Pose running method

The running pose method is a simple, efficient way to run. It is about not overloading yourself by forcing your body into complicated poses.

In the Pose Method of running, the goal is to run as fast as possible by making yourself as comfortable as possible. It is necessary to run a high percentage of your training at a low heart rate to accomplish this.

Also read: Rowing vs Running

What is Pose Running?

Pose Running was developed by Dr. Nicholas Romanov, one of the founders of Pose Method International.

The idea is that you don’t overstride when you run, which can damage your body if not done correctly. By focusing on efficient biomechanics while practicing powerful poses, the runner will build up maximum speed without the risk of injury.

The Pose Method begins with the runner taking three strides at 55% of maximum effort, followed by one at 95%. At this point, if you feel comfortable enough, you can push to 110% for one stride. Then you take three strides at 55% again, followed by one stride at 95%, and so on.

How to do the Pose Running Method?

Any runner knows that there isn’t any way to completely avoid injuries in running. However, by practicing the poses and slowly building up to your maximum speed, you can eliminate unnecessary strain on your muscles and joints while improving your overall performance.
Pose Method divides the running gait cycle into four stages:

The pose

When both feet are planted on the ground, no movement occurs. It begins with one foot touching the ground, then the other.

The runner should land midfoot and roll toe to heel in a relaxed fashion while keeping their knees high. The pose phase is used to shift your body weight forward and drive off the back leg.

The crooked pose

Here, the runner gains speed and momentum with their legs while maintaining proper form by keeping their knees high and not overstriding. The heel of the back foot should be touching the ground as if you were standing on a ledge.

This phase can last from one-quarter to one-half of a second, depending on how fast you run.

The flying pose

This pose occurs when both feet are off of the ground at the same time, during which either leg is providing no support until they touch down again. It ends when both feet are planted firmly into the ground again.

By staying on the balls of your feet, it is crucial that you touch down with just one toe and then roll through to the heel to push off again.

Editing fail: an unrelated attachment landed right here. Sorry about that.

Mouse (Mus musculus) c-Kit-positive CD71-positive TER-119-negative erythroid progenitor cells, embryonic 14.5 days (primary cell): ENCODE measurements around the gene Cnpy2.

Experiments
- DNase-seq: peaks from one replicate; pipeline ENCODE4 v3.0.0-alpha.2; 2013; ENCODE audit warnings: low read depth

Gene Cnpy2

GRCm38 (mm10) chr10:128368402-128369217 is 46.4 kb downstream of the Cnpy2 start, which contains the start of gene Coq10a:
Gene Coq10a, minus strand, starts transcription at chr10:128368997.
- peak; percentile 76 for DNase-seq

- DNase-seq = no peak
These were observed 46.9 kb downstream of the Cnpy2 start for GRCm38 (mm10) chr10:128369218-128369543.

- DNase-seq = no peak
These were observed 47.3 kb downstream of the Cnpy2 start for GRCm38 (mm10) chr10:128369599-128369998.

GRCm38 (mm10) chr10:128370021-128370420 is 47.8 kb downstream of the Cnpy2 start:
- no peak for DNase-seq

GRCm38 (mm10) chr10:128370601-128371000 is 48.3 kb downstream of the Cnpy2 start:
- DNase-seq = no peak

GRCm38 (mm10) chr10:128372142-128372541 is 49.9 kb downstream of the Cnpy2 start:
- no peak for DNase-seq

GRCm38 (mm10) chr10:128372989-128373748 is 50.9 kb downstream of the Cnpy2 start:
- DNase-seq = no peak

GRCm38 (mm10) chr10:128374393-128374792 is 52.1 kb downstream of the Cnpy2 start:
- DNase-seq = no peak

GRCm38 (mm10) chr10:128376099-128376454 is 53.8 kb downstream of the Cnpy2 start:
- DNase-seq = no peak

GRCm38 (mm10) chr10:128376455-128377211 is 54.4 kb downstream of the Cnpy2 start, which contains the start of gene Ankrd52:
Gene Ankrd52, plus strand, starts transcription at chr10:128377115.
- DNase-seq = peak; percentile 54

The landing pose

Both feet are on the ground during this final pose and take the support. You want to land midfoot and rollover your foot in a relaxed manner while keeping your knees high. This phase can last up to half of a second before you switch into the Pose once more.

Form when running

When running with proper form, you should be looking at where you’re headed. Don’t look at the ground beneath your feet unless it’s time for another stride. You never want to round out your back during any stage. Keep it flat and use your glute muscles to keep you stable.

You also want to make sure that your hips are facing straight forward and not level with your shoulders, which will cause a strain on the lower back.

If you can’t keep your shoulders level with each other while running, it is best to increase the amount of Pose Training to get used to proper form.

Is there a downside?

While Pose Training can improve your running form and overall performance, it also requires a lot of patience and hard work. It most likely won’t make you faster immediately. Instead, you should see results after weeks or months of proper training.

If you were to continue training with the same techniques once you reach maximum speed, there is a chance that you could overstride and cause injuries to your legs, feet, ankles, knees, hips, or back.

If Pose Running is done incorrectly (never doing anything at maximum speed), certain risks are also involved. Depending on the strength of your muscles and ligaments compared to the power you are applying while running, it may cause issues with your hips, ankles, or knees.

Is Pose Running safe?

While Pose Running is believed to have originated in Ancient Greece, scientists have thoroughly studied and tested it to improve running speed [1][2][3]. It hasn’t been proven dangerous as long as you don’t overstride as you reach maximum velocity.

Should you try the Pose Running Method?

Yes, as long as you consider the risks and warning signs of overstriding. If you want to try running with the Pose technique, make sure that you focus on your form and don’t push yourself further than necessary early on during training.

The first thing you should do is head out for a short jog so that your body can warm up. You should stay at this warm-up level for around 10 minutes before you decide to take it to the next step.

Once your muscles are warmed up, go into a full sprint for just 15 seconds or so. Then slow down again, repeating this two more times before cooling down your body with another short jog.

After you finish your short jog, walk around for several minutes before hitting the track again. This is to prevent dizziness or fainting. By doing this, you should improve your speed and endurance while also protecting your body from the risks of overstriding.

Remember to always warm up before jogging and cool down after cooling down.


For those who are looking to improve their running form and overall performance, Pose-style training is the way to go. It doesn’t require any special equipment or sneakers either. So, you can basically start tomorrow.

It is a slightly tricky training style to learn, but you will see a noticeable improvement in your speed and endurance once it’s mastered. So, do Pose Training today if you want to run like the world record holders of tomorrow.

Also read: How to overcome running fatigue


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